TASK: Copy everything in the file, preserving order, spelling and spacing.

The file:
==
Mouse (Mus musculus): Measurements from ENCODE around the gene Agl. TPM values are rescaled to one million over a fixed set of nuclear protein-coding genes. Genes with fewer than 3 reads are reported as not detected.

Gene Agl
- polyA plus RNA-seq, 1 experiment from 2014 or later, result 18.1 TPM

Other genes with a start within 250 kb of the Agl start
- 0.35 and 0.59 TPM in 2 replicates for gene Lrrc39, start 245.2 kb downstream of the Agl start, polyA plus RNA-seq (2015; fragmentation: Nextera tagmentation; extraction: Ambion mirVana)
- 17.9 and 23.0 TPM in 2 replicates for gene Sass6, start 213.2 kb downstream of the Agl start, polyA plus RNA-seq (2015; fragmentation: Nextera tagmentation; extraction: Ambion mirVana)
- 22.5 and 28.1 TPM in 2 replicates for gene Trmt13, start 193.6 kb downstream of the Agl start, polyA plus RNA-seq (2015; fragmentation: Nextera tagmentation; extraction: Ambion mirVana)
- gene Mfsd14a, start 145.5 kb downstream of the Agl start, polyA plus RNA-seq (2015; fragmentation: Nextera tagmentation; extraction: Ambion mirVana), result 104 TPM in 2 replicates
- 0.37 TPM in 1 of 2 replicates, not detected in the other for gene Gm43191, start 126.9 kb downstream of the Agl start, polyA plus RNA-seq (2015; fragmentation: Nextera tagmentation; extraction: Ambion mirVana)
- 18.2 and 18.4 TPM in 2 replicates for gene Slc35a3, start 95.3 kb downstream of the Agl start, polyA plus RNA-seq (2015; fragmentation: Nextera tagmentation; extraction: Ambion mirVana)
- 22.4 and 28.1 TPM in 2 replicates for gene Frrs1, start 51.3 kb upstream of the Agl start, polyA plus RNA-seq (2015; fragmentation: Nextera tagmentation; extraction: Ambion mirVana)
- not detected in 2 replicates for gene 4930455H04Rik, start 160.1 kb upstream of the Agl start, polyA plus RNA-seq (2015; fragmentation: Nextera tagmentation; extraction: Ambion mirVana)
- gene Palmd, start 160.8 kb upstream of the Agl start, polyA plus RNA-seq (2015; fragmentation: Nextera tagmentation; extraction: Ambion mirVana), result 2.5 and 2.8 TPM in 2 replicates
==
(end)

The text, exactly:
Mouse (Mus musculus): Measurements from ENCODE around the gene Agl. TPM values are rescaled to one million over a fixed set of nuclear protein-coding genes. Genes with fewer than 3 reads are reported as not detected.

Gene Agl
- polyA plus RNA-seq, 1 experiment from 2014 or later, result 18.1 TPM

Other genes with a start within 250 kb of the Agl start
- 0.35 and 0.59 TPM in 2 replicates for gene Lrrc39, start 245.2 kb downstream of the Agl start, polyA plus RNA-seq (2015; fragmentation: Nextera tagmentation; extraction: Ambion mirVana)
- 17.9 and 23.0 TPM in 2 replicates for gene Sass6, start 213.2 kb downstream of the Agl start, polyA plus RNA-seq (2015; fragmentation: Nextera tagmentation; extraction: Ambion mirVana)
- 22.5 and 28.1 TPM in 2 replicates for gene Trmt13, start 193.6 kb downstream of the Agl start, polyA plus RNA-seq (2015; fragmentation: Nextera tagmentation; extraction: Ambion mirVana)
- gene Mfsd14a, start 145.5 kb downstream of the Agl start, polyA plus RNA-seq (2015; fragmentation: Nextera tagmentation; extraction: Ambion mirVana), result 104 TPM in 2 replicates
- 0.37 TPM in 1 of 2 replicates, not detected in the other for gene Gm43191, start 126.9 kb downstream of the Agl start, polyA plus RNA-seq (2015; fragmentation: Nextera tagmentation; extraction: Ambion mirVana)
- 18.2 and 18.4 TPM in 2 replicates for gene Slc35a3, start 95.3 kb downstream of the Agl start, polyA plus RNA-seq (2015; fragmentation: Nextera tagmentation; extraction: Ambion mirVana)
- 22.4 and 28.1 TPM in 2 replicates for gene Frrs1, start 51.3 kb upstream of the Agl start, polyA plus RNA-seq (2015; fragmentation: Nextera tagmentation; extraction: Ambion mirVana)
- not detected in 2 replicates for gene 4930455H04Rik, start 160.1 kb upstream of the Agl start, polyA plus RNA-seq (2015; fragmentation: Nextera tagmentation; extraction: Ambion mirVana)
- gene Palmd, start 160.8 kb upstream of the Agl start, polyA plus RNA-seq (2015; fragmentation: Nextera tagmentation; extraction: Ambion mirVana), result 2.5 and 2.8 TPM in 2 replicates